The police have now detained over 40 people whose names had been published on a ‘wanted’ list of 58 people on 7 November. They are accused of violent conspiracy, in connection with demonstrations against alleged election fraud, yet the detainees maintain not basis for these accusations.
Many of those named above have been on hunger strike since 28 November, in protest at their continued detention without charge. Amnesty International considers them to be prisoners of conscience, detained for the peaceful expression of their political beliefs.
The detainees now include 10 opposition members of parliament, as well as 14 journalists who had all been arrested or
convicted under laws governing the press in previous years. Police are continuing to search for others named on the
‘wanted’ list. On 5 November, Prime Minister Meles Zenawi said that all 58 people named on the list would be charged with treason, which carries a possible death penalty.
On 1 December, the group of detainees were brought for a second time before the Federal High Court in the capital,
Addis Ababa. The judge again refused to grant bail due to the severity of the allegations the detainees face, but ordered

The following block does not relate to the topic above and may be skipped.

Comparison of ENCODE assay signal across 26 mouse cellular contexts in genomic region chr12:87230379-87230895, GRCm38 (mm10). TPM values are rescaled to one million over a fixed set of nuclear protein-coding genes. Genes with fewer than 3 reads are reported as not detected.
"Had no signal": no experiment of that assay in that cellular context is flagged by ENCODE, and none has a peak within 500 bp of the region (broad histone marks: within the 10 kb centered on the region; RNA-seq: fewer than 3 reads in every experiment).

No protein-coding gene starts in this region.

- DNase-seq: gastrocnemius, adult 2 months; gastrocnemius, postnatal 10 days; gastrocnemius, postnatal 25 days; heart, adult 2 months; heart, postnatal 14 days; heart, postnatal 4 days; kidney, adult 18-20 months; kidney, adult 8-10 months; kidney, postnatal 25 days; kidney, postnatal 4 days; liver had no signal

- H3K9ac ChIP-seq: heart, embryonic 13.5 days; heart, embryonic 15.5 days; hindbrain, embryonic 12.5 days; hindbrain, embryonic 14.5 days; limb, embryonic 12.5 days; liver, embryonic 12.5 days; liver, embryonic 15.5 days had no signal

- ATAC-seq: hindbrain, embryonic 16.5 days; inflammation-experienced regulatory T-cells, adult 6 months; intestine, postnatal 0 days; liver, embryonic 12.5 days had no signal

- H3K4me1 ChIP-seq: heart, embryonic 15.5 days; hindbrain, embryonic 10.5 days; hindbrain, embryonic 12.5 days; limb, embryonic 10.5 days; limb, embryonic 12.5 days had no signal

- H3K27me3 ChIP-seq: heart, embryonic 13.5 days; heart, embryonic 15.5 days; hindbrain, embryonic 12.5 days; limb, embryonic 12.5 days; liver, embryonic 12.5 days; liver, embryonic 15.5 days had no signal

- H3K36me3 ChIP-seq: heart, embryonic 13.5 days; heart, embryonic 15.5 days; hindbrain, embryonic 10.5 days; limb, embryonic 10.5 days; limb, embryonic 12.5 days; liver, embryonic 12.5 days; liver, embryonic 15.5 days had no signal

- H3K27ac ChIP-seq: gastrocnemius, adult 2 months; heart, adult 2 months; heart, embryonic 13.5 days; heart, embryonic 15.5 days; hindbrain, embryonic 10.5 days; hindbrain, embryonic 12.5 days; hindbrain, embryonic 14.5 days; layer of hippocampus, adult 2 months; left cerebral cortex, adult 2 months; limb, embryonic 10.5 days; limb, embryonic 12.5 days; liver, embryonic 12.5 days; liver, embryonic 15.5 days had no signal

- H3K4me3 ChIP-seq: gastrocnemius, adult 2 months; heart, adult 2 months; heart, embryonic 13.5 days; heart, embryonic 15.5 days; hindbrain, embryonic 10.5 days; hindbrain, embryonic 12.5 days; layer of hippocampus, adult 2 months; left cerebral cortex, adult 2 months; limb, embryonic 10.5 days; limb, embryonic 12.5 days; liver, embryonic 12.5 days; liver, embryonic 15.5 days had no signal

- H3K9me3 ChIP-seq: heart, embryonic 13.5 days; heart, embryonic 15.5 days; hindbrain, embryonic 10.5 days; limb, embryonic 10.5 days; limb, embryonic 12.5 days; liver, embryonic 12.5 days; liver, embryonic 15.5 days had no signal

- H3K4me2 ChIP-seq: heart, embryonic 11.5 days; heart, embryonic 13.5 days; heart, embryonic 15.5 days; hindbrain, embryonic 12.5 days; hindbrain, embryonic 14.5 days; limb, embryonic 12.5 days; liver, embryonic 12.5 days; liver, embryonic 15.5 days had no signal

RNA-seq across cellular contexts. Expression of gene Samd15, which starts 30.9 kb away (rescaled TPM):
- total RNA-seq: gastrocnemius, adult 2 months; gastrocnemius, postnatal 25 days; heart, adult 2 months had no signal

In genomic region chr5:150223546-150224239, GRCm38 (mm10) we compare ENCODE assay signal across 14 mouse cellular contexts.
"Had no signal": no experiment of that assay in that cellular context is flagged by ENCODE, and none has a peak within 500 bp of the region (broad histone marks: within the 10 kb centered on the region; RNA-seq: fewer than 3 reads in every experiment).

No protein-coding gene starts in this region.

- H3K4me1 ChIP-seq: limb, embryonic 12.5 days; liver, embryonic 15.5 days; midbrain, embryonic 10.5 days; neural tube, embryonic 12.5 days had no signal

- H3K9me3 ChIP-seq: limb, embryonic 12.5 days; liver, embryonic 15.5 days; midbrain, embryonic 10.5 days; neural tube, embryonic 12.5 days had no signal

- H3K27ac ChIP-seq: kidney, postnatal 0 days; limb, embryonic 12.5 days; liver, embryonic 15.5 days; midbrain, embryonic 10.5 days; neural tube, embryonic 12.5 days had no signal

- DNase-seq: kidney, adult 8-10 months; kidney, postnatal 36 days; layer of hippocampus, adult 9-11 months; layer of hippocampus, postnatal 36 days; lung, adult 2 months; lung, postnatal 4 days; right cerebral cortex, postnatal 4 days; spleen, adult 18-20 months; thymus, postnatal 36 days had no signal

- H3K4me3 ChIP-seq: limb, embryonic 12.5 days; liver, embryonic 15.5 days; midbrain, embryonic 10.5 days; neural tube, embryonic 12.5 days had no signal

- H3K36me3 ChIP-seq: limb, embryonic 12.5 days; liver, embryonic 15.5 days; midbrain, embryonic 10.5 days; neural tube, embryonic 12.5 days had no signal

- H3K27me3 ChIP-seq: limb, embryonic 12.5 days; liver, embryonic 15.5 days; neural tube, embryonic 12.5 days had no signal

that they be charged within 15 days.
The detainees are now being held at Kaliti prison in Addis Ababa. They are allowed to receive visitors, and are allowed
access to their lawyers twice a week, but are not permitted to meet anyone in private. Professor Mesfin Woldemariam is said to be still suffering back pain but has been given access to the medication he needs.
Several thousand suspected government opponents from the Coalition for Unity and Democracy (CUD) and other opposition parties are reported to have been detained during and after protests in early November in Addis Ababa and other towns, against alleged fraud in the parliamentary elections held on 15 May. Police shot dead 42 demonstrators and wounded 200 others during the protests. Arrests are still continuing. Three students were reportedly shot dead by police in Jildu town in Oromia Region on 30 November. Some 8,000 detainees were released without charge in November. Many thousands of others are reportedly still detained incommunicado in army camps such as Dedessa in eastern Oromia region. Amnesty International has received reports that detainees may have been tortured and some may have been killed.Parliament has established an inquiry to report within three months on the violence which surrounded the June and November demonstrations.
Letter by Charles B. Davison sent on January 20, 2006